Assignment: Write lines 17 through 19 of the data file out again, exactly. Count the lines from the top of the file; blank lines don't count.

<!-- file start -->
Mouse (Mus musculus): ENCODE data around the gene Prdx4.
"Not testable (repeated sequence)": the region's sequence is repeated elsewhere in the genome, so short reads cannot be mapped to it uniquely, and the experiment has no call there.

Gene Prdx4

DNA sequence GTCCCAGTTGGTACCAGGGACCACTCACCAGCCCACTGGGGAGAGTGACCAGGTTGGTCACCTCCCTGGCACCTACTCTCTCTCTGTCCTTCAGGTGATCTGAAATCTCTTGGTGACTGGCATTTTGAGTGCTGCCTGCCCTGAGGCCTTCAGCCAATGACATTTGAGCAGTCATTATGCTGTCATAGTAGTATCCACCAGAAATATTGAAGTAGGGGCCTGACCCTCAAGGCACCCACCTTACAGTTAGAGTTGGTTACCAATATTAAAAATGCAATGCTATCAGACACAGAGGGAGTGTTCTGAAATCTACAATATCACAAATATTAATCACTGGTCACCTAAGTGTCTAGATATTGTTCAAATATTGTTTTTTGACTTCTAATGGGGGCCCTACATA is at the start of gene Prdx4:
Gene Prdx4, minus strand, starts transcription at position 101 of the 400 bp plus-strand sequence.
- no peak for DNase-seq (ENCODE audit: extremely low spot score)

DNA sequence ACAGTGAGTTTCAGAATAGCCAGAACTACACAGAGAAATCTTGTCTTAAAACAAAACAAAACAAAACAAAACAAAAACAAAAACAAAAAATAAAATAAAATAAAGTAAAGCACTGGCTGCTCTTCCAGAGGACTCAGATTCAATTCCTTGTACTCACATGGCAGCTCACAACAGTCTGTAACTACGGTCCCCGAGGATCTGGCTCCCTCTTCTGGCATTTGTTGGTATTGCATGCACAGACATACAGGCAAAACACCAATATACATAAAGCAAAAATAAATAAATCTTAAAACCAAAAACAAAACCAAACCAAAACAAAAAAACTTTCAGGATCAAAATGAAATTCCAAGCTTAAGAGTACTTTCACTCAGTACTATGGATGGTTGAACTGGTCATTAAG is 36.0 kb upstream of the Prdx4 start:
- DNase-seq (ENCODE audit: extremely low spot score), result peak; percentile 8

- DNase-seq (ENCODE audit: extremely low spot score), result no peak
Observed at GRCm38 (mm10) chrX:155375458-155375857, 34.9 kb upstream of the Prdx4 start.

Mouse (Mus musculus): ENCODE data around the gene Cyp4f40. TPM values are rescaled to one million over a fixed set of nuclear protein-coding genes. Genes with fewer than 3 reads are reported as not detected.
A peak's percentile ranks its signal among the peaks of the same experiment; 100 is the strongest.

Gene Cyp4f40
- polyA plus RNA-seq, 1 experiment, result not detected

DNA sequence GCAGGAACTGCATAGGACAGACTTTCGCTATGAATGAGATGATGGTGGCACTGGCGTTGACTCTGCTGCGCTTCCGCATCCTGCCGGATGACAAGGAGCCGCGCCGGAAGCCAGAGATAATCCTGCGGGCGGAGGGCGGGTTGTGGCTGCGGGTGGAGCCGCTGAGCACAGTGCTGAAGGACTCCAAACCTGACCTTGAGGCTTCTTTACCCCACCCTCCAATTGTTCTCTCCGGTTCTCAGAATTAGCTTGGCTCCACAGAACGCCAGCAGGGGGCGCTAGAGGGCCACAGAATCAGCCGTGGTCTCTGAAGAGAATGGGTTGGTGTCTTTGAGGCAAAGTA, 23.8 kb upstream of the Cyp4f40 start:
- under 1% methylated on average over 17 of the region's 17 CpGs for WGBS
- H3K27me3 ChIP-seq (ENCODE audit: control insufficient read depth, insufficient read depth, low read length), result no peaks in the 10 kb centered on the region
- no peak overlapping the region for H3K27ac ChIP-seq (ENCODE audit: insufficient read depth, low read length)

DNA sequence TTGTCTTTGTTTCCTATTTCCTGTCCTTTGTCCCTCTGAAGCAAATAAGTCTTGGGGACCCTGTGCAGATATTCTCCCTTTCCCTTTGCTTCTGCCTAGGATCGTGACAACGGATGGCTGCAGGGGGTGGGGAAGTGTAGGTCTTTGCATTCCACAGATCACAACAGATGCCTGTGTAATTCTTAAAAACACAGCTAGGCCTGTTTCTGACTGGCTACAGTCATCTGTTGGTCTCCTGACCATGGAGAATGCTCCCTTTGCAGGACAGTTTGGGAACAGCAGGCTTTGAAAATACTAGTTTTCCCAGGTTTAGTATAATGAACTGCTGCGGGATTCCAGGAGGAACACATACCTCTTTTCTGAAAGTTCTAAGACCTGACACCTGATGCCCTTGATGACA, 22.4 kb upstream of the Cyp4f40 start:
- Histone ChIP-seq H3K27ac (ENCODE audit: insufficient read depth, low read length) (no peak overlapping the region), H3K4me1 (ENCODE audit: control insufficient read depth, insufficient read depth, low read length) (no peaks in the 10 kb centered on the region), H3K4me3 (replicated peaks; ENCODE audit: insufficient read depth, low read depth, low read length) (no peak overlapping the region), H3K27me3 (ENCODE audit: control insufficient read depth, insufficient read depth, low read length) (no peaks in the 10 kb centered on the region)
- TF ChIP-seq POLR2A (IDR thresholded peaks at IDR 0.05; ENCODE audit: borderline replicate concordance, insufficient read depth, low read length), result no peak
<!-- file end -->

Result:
- H3K27me3 ChIP-seq (ENCODE audit: control insufficient read depth, insufficient read depth, low read length), result no peaks in the 10 kb centered on the region
- no peak overlapping the region for H3K27ac ChIP-seq (ENCODE audit: insufficient read depth, low read length)

DNA sequence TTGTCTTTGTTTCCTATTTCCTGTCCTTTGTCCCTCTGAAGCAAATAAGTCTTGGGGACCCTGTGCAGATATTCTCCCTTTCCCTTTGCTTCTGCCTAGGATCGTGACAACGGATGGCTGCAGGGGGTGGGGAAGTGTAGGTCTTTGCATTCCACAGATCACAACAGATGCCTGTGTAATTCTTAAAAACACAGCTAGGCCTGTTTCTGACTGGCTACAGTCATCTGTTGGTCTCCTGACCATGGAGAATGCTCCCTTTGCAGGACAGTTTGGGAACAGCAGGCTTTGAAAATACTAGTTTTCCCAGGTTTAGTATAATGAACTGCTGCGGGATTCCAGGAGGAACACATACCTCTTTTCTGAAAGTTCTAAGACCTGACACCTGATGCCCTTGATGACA, 22.4 kb upstream of the Cyp4f40 start: